I encourage people to write mathematical and cultural supplements to this book and to make them available on their websites. I do not wish to put any more topics into the book itself. If this book is to be useful as a base for other topics, it must remain brief and freely available. In this book there are no choices or options (except for what to add to it). You go straight ahead and you do everything. The path from the beginning of the book to the end of Chapter 5 is pretty much god-given. This is the core of algebra. However Chapter 5 (or maybe Chapter 6 for some) is as far as that holds true. After that, there is no god-given well-defined path forward. There are in fact, many good options, and people have to make decisions on which direction to take. Or you could be like Paul Revere, who got on his horse and rode off in all directions. Here are some possible topics.
- More classical finite dimensional linear algebra. Do the complex version of the last part of Ch 5. Do Hermitian, normal, and positive definite matrices, etc. (after Ch 5 or 6)
- Separable Hilbert Spaces. For students in science or analysis, this is a perfect continuation. Once in my algebra course I had several physics students, so I did Hilbert spaces after Ch 5, and they loved it. Well they should, because where else would it fit in so easily ? And it didn't hurt the math majors at all. (after Ch 5 or 6)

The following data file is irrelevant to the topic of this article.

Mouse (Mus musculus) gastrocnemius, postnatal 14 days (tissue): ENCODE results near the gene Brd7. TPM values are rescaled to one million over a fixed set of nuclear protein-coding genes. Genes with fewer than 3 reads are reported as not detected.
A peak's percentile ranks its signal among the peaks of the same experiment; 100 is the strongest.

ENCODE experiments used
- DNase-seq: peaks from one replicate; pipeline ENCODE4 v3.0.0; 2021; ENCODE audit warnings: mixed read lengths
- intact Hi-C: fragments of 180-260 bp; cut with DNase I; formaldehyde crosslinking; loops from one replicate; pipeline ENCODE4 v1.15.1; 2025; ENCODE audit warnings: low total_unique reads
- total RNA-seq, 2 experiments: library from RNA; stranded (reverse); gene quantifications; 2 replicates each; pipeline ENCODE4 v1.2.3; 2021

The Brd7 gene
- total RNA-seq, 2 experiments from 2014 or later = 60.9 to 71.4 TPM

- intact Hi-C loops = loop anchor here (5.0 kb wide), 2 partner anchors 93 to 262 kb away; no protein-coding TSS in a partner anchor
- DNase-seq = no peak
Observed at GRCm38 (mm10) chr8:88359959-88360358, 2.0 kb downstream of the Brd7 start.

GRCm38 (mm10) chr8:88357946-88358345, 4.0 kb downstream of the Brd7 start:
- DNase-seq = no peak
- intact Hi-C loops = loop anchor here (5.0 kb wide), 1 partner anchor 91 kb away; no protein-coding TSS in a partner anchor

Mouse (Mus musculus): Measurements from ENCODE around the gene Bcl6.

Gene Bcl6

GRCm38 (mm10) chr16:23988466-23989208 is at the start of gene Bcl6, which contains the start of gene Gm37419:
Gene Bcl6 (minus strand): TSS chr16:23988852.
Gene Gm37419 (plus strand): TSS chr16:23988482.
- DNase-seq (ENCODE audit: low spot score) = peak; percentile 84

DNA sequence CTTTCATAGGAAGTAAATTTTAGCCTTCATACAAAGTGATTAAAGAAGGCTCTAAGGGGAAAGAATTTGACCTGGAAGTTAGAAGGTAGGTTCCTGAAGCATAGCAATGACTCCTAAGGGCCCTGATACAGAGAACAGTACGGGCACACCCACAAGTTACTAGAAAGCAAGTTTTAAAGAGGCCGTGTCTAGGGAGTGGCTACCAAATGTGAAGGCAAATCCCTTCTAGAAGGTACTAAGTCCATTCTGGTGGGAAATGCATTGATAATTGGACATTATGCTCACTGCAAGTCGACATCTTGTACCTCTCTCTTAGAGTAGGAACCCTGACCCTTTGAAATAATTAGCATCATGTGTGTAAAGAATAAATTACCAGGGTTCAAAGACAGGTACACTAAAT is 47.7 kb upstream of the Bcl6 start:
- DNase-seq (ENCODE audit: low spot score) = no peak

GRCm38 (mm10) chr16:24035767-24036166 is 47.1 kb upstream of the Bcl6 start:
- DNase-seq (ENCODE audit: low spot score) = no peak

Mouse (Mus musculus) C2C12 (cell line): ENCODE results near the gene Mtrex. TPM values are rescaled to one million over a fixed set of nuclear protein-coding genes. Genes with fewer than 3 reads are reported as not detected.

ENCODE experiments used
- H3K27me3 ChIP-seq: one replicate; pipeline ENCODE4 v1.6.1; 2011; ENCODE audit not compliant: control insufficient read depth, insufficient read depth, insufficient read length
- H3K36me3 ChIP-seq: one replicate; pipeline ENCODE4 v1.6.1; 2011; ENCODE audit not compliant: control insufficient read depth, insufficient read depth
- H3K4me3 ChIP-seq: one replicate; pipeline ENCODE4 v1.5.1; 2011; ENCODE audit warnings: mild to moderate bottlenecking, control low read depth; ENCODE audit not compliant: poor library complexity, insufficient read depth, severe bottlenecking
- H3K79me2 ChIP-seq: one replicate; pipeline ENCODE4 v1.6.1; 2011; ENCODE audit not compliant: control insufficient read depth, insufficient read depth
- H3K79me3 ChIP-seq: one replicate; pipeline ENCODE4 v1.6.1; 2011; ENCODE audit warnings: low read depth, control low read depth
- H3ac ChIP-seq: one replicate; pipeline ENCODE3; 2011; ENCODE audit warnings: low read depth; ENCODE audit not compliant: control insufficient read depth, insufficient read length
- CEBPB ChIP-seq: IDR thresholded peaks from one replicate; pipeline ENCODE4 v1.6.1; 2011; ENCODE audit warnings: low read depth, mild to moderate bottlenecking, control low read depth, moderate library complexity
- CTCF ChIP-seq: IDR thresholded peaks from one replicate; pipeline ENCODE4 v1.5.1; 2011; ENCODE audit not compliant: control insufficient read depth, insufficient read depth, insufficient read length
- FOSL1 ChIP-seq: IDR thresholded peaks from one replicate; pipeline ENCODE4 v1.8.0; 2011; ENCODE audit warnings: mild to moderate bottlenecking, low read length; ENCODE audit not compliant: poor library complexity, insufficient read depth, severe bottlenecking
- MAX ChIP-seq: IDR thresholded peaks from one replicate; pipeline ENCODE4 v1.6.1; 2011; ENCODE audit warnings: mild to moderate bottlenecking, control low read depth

- More combinatorics and discrete mathematics for computer science majors. (anyplace it fits)
- Wedderburn theorem, group rings, Maschke's theorem, and group representations. I do this in more advanced courses, and it fits fine after the blue book. (after Ch 6)
- Commutative rings, localization, radicals, Nullstellensatz, spec, etc. (after Ch 6)
- More group theory. Sylow theorems, nilpotent groups, etc. (after Ch 5 or 6)
- Field extensions and Galois theory. (after Ch 5 or 6)
- Supplement of examples, problems, and exercises, to be used for homework assignments and exams. It is always easier to teach a course if you have copies of old exams. (throughout the book)
- Supplement using computers. Present examples and exercises using Maple, Mathematica, Matlab, or some other program. These could be symbolic or computational. (throughout the book)
- OTHER supplements that people select. The core of algebra is important in many subjects.
- Cultural and historical supplements. Some algebra texts have beautiful sections on the lives of famous mathematicians and on the history of mathematics. It would be pleasant and constructive to have cultural supplements to this text.
I hope this book will be useful, not only as a beginning textbook, but as a base of foundational abstract algebra on which other topics may be developed. We do not need to keep rewriting the core every year. The definition of group is not going to change, but the way mathematics is disseminated is going to change. It would be nice to develop a worldwide network of algebra texts. Ed C.